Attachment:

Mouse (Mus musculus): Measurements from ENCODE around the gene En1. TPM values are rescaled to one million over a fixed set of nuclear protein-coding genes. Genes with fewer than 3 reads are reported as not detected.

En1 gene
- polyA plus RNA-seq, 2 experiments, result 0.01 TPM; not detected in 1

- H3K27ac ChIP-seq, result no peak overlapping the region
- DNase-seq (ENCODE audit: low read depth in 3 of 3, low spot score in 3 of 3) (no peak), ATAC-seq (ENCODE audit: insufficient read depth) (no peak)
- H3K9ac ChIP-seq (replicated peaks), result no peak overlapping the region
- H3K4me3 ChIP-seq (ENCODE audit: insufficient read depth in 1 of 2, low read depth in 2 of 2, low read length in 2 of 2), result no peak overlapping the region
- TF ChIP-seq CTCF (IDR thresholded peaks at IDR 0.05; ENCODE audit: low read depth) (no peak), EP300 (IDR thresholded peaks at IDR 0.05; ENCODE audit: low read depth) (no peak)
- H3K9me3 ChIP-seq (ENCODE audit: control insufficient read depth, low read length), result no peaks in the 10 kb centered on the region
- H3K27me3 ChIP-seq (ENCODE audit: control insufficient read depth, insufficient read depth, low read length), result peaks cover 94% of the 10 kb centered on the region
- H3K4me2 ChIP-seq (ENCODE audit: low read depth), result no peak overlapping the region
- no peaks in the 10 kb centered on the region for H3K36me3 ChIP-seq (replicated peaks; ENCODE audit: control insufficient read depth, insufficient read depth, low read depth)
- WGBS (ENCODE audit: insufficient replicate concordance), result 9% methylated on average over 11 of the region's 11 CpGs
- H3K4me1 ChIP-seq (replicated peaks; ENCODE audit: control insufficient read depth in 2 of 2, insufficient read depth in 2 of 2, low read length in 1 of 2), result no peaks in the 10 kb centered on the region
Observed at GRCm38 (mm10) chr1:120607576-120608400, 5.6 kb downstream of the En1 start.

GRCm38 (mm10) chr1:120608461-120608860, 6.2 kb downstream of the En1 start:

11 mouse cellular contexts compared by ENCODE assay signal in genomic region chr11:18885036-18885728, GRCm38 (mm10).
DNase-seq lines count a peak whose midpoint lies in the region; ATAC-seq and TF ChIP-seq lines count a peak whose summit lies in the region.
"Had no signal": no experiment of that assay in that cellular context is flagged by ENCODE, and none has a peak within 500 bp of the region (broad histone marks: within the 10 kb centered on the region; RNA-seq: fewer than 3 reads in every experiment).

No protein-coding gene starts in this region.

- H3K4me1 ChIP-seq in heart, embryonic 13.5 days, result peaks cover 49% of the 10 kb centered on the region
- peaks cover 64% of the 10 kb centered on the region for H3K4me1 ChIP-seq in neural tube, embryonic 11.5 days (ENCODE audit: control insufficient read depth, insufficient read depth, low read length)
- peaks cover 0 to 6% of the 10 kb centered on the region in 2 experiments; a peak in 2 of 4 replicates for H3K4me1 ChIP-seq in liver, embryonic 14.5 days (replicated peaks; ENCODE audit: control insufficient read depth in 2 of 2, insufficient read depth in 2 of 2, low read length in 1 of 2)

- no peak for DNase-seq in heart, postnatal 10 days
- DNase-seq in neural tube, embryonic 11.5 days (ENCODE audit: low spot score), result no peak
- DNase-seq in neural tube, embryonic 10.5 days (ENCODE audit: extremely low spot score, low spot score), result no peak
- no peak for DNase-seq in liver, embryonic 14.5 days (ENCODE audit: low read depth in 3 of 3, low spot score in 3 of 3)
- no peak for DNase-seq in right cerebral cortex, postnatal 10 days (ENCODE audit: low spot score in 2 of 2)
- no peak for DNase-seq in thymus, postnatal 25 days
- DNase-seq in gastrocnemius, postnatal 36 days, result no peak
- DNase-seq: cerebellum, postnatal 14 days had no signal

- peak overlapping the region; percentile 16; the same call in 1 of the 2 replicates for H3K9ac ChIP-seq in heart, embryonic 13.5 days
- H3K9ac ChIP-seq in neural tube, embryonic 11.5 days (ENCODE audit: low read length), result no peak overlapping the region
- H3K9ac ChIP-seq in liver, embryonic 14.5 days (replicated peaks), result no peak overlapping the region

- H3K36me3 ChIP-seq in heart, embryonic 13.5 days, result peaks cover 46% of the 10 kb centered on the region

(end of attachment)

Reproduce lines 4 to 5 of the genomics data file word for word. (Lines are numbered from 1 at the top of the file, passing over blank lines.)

- H3K27ac ChIP-seq, result no peak overlapping the region
- DNase-seq (ENCODE audit: low read depth in 3 of 3, low spot score in 3 of 3) (no peak), ATAC-seq (ENCODE audit: insufficient read depth) (no peak)